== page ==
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Month: April 2004

Friday? You sure it’s not Monday?

Friday? You sure it’s not Monday?

It’s storming here.

There are kids here that are not mine.

My head still hurts. (Yes, since Monday. Nonstop. All the time.)

Would you all mind if I just go crawl in bed and dazzle you with my brillance tomorrow?

If you must read something I wrote (Don’t you love how I flatter myself?), head over to DotMoms. I had a chance to post an entry there this morning. No, I am not cheating on you here. I am contributing there. Really. I love you best!

doggyheadache.jpg

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Maternal Confession

Maternal Confession

I have a confession to make. I am ashamed to admit it. I said something to my child that I swore I would never say. (While we are on the topic, it really is important that you realize the dangers of saying “I’ll never…” when it comes to childrearing. Seriously. There are factors and fates at work that will immediately align things just right so that before you know it, you will discover that you have in fact done your “I’ll never…” proclamation. Trust me. This is a proven scientific fact.)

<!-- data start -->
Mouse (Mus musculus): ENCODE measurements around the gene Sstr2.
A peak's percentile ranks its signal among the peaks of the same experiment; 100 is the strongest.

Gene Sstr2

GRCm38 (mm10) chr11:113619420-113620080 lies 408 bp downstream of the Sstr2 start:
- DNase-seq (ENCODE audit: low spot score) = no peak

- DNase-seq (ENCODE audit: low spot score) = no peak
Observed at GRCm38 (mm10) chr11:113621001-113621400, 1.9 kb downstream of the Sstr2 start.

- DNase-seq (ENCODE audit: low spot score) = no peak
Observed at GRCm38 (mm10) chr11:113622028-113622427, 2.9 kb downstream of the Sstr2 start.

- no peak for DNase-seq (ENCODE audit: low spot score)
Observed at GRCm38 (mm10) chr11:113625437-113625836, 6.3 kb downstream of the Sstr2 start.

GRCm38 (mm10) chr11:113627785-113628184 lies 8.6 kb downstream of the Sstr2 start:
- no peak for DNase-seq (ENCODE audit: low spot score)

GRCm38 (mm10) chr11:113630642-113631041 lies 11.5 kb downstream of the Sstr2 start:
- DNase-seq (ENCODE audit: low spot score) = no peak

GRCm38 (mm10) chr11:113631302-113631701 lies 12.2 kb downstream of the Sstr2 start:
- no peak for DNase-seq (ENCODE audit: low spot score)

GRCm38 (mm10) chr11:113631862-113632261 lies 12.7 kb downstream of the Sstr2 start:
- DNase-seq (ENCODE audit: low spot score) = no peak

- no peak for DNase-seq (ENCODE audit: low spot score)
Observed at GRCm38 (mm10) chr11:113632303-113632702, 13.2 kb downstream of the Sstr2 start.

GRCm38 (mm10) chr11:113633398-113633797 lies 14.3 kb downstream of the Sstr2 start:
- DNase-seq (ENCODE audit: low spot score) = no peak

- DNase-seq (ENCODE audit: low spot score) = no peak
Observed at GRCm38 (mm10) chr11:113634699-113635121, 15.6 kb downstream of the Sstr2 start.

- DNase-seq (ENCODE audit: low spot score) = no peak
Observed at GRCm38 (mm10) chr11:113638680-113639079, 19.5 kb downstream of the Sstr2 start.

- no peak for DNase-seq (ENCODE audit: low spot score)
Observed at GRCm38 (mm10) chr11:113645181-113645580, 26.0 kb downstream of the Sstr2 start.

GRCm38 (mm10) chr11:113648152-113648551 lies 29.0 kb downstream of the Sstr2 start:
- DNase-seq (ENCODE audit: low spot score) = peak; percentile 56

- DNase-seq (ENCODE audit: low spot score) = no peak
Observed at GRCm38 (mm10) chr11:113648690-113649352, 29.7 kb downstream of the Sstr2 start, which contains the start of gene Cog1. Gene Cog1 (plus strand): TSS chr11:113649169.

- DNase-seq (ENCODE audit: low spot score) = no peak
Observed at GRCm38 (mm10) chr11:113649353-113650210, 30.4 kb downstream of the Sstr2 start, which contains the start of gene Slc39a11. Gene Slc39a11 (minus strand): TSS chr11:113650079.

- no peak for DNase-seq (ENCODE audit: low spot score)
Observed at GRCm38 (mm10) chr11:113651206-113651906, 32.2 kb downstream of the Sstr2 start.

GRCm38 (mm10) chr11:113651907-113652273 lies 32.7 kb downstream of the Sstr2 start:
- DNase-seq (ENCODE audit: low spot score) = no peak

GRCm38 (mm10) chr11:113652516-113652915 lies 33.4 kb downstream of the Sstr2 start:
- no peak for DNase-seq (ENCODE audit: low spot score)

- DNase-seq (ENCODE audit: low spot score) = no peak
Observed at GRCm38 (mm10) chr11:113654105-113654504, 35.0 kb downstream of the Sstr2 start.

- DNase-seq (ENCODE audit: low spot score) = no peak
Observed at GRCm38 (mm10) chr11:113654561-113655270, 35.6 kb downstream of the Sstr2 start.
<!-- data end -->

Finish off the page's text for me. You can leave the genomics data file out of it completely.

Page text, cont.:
Okay, on to the confession.

Please don’t judge me harshly. I mean, I heard it so much growing up, it was bound to slip out accidentally. Ready?

Kidlet Jr. was begging and bugging and begging again to do something that just was not going to happen. I gave him legitimate reasons. The bugging continued. I gave him logical reasons. The begging ensued. I flat out said that it was not going to happen. And then it began. The “why nots”. I truly despise the “why nots”, especially after I have given an answer. After being driven to the edge of sanity, I actually looked my dear sweet boy, my precious offspring and said to him…

“Because I am the Mother. That’s why!”

Oh sure, you think you’re above it. You swore it would never happen to you. And there it is. Out there with no way to snatch it back. Like a cartoon bubble hanging over you in silence. Ohhhh, the shame!

Mark my words, I’ll never say that again! Uh-oh, did I just say that?! Damn!

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No really. There needs to be a manual

No really. There needs to be a manual

Today after playing my 785th game of Hungry, Hungry Hippos I began to wonder if there is a manual or rulebook somewhere that tells you at what point you have qualified as the “good and involved” mom and you get to quit this kind of game of torture. Is there a certain point where you get to say (if only to yourself) “Look! I reached the pinnacle of good mom for the day and don’t have to play this god-awful game anymore. Time for Oprah.”